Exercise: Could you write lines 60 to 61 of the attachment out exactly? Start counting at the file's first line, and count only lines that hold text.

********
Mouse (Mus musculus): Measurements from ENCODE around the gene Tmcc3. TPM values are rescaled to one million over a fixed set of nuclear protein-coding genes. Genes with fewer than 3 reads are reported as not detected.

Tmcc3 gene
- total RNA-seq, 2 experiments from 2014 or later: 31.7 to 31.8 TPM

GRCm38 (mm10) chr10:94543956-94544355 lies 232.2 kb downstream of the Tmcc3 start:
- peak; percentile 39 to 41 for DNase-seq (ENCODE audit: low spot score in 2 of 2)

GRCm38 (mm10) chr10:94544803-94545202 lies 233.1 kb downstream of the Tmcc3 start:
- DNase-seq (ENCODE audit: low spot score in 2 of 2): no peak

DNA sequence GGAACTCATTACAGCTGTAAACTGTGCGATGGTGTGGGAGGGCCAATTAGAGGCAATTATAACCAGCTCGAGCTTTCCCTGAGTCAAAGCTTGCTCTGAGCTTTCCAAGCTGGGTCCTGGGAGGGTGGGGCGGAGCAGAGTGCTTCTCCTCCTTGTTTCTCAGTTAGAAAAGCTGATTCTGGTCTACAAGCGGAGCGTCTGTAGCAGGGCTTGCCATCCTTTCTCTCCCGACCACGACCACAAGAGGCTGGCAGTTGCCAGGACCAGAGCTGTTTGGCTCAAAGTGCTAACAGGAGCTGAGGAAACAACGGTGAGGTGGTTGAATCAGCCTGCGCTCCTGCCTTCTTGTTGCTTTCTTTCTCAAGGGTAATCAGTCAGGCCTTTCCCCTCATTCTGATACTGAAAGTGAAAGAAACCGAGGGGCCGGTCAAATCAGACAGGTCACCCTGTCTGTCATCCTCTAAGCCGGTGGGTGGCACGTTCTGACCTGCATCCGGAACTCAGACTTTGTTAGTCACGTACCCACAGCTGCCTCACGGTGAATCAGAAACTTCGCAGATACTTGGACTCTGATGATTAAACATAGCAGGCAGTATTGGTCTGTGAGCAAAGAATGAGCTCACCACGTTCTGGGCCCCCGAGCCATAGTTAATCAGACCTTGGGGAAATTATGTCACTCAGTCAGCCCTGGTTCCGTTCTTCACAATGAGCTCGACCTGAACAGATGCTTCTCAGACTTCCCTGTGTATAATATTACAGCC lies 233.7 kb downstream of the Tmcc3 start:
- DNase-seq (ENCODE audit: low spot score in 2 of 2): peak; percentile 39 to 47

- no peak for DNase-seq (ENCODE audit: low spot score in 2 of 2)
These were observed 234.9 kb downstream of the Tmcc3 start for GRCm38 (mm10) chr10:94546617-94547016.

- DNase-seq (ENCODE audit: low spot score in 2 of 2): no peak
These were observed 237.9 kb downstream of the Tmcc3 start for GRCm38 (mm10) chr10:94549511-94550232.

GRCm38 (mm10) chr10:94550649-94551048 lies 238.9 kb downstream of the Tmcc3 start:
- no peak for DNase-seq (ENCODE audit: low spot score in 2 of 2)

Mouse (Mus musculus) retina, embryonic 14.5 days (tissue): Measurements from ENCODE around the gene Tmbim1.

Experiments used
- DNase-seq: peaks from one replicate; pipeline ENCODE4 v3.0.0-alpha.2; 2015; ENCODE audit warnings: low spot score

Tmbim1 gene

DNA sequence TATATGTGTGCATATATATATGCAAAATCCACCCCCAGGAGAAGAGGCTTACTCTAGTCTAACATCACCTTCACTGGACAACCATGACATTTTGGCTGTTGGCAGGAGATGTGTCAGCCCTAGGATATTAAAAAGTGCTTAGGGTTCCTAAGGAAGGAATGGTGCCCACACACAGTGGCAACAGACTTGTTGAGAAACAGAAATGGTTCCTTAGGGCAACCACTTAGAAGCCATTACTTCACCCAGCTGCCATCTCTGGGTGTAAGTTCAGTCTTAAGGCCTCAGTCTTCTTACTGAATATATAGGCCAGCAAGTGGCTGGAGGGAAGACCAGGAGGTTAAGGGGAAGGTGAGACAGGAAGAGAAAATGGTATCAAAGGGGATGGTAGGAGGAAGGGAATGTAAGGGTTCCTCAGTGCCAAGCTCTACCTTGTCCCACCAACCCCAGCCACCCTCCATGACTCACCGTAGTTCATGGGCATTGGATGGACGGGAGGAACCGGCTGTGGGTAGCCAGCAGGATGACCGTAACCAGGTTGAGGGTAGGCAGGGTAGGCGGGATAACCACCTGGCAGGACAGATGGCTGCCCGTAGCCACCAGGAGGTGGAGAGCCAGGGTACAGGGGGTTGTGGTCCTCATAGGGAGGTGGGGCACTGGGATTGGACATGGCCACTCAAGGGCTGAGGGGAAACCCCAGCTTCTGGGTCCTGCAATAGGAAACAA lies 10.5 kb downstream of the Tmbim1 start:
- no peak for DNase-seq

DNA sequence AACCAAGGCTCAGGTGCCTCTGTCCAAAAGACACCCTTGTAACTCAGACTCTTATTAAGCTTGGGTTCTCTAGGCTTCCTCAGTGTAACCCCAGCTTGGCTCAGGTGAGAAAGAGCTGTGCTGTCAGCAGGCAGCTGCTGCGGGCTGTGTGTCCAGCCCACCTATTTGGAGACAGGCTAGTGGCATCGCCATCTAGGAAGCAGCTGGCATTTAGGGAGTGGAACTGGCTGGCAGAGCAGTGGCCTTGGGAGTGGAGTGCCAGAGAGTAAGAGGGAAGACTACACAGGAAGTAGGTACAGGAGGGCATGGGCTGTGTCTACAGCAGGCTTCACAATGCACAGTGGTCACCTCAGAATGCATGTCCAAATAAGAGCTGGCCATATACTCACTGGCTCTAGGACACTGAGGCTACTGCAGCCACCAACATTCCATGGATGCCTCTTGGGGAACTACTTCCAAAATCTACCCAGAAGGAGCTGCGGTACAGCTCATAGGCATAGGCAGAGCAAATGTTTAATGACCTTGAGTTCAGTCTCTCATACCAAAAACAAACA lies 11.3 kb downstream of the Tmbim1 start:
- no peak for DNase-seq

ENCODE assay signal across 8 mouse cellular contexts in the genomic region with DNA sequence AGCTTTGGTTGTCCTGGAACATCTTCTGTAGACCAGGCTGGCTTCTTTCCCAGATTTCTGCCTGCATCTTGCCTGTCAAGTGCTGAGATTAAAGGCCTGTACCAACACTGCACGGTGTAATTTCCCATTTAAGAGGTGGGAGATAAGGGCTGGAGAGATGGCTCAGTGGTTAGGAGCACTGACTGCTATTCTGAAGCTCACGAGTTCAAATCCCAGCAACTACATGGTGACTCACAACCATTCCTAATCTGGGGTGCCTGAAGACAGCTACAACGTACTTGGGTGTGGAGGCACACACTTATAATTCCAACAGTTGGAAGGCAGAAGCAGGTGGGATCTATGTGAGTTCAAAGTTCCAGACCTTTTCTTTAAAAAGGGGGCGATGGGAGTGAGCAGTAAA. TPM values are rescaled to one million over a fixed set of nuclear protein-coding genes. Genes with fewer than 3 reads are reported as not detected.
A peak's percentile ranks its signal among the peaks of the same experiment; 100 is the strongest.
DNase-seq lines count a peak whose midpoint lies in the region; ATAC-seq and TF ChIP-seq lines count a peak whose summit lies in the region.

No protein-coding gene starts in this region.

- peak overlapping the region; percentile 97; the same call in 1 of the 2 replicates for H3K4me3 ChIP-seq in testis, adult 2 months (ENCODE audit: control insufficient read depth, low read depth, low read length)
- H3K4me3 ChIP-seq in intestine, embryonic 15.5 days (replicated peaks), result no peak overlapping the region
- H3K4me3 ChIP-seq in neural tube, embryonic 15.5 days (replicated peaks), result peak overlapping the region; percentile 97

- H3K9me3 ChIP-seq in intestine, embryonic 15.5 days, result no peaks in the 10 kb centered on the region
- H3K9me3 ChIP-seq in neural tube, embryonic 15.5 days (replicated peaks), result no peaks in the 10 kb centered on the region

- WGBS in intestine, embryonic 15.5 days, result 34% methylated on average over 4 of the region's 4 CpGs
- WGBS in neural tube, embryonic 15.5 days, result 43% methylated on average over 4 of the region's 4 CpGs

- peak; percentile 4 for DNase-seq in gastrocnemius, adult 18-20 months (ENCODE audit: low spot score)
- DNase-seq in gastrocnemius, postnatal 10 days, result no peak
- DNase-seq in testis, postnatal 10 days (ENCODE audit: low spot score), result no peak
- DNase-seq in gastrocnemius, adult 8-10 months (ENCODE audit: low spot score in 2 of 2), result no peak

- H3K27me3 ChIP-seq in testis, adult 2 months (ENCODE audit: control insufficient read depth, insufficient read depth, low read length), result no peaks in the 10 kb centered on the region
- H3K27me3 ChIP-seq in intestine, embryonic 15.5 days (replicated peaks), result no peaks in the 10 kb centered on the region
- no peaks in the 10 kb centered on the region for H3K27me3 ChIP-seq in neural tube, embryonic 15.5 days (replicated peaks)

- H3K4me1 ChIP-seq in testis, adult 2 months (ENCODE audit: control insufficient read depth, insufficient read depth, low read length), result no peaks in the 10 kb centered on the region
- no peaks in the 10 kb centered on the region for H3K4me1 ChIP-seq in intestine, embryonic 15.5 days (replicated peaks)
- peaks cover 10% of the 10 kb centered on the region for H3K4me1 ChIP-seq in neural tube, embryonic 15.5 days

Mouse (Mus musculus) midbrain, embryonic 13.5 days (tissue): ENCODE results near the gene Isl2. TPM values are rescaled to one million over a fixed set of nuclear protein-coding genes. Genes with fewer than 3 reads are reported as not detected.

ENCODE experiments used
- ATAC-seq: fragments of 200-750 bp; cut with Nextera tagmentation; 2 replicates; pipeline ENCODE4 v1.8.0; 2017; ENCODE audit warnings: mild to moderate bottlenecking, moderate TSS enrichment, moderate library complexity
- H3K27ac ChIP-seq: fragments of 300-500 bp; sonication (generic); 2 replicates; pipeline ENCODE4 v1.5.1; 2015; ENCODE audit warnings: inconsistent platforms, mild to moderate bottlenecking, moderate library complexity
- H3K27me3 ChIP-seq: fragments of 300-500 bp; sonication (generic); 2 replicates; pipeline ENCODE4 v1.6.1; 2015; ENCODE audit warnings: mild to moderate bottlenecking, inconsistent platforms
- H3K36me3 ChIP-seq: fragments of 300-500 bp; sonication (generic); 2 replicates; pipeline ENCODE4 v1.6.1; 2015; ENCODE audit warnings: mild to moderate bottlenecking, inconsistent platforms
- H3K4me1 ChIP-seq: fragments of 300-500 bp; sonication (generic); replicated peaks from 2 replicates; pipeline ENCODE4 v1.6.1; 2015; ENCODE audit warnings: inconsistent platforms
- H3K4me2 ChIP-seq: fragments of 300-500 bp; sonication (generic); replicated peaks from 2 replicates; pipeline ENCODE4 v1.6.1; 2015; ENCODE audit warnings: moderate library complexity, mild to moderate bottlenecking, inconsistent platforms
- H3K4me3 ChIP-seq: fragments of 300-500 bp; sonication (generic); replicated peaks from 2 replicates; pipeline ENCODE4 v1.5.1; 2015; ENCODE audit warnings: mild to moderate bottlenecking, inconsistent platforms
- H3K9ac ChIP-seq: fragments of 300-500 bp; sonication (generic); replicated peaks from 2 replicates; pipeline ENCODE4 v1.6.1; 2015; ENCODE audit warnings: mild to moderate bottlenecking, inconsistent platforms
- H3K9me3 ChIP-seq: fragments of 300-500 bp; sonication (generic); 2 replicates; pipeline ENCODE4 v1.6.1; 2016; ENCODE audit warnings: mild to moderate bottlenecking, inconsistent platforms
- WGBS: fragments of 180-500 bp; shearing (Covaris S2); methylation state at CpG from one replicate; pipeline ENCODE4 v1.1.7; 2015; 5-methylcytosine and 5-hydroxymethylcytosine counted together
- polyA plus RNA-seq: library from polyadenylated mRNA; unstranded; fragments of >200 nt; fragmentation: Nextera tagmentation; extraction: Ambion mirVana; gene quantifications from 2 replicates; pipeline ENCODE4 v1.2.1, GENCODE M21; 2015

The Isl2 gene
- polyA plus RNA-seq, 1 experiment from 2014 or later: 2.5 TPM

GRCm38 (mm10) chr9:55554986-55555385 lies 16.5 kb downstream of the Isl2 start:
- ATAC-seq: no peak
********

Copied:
GRCm38 (mm10) chr9:55554986-55555385 lies 16.5 kb downstream of the Isl2 start:
- ATAC-seq: no peak